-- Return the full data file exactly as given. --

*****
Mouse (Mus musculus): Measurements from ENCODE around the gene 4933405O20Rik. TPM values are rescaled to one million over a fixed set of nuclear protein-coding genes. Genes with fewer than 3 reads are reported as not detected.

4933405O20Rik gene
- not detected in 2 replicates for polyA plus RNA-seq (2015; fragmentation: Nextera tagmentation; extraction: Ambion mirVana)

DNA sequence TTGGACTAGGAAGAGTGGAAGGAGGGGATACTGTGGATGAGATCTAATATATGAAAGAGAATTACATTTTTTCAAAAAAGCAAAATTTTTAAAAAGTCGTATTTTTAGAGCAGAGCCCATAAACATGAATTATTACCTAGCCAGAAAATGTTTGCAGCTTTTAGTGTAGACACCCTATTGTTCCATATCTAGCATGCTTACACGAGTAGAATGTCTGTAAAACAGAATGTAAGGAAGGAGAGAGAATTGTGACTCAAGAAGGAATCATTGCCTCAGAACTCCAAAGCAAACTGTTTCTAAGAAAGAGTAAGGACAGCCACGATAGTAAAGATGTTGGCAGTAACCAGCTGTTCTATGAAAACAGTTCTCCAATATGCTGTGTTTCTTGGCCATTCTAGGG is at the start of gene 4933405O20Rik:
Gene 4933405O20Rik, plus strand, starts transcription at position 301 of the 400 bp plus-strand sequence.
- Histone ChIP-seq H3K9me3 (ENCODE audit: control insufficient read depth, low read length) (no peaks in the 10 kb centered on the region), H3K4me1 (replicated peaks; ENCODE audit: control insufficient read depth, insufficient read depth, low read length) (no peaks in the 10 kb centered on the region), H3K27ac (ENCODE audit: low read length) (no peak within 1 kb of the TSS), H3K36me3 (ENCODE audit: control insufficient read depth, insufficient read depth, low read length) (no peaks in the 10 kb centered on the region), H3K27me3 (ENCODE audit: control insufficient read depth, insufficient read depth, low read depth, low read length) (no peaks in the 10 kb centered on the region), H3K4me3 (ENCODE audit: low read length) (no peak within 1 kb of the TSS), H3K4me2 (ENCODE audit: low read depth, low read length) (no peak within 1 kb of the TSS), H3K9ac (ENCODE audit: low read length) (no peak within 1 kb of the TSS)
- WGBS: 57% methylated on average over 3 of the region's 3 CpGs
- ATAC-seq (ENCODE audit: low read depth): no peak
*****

Mouse (Mus musculus): Measurements from ENCODE around the gene 4933405O20Rik. TPM values are rescaled to one million over a fixed set of nuclear protein-coding genes. Genes with fewer than 3 reads are reported as not detected.

4933405O20Rik gene
- not detected in 2 replicates for polyA plus RNA-seq (2015; fragmentation: Nextera tagmentation; extraction: Ambion mirVana)

DNA sequence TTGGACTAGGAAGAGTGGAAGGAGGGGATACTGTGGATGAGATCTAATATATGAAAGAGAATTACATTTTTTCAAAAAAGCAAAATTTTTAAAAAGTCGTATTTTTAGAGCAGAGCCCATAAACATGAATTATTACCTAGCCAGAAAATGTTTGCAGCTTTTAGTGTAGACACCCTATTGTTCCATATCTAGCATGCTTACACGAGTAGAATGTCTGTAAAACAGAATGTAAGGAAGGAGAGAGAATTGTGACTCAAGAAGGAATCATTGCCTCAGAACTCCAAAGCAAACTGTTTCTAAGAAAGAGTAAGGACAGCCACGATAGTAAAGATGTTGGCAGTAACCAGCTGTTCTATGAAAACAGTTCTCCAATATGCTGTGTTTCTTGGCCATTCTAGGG is at the start of gene 4933405O20Rik:
Gene 4933405O20Rik, plus strand, starts transcription at position 301 of the 400 bp plus-strand sequence.
- Histone ChIP-seq H3K9me3 (ENCODE audit: control insufficient read depth, low read length) (no peaks in the 10 kb centered on the region), H3K4me1 (replicated peaks; ENCODE audit: control insufficient read depth, insufficient read depth, low read length) (no peaks in the 10 kb centered on the region), H3K27ac (ENCODE audit: low read length) (no peak within 1 kb of the TSS), H3K36me3 (ENCODE audit: control insufficient read depth, insufficient read depth, low read length) (no peaks in the 10 kb centered on the region), H3K27me3 (ENCODE audit: control insufficient read depth, insufficient read depth, low read depth, low read length) (no peaks in the 10 kb centered on the region), H3K4me3 (ENCODE audit: low read length) (no peak within 1 kb of the TSS), H3K4me2 (ENCODE audit: low read depth, low read length) (no peak within 1 kb of the TSS), H3K9ac (ENCODE audit: low read length) (no peak within 1 kb of the TSS)
- WGBS: 57% methylated on average over 3 of the region's 3 CpGs
- ATAC-seq (ENCODE audit: low read depth): no peak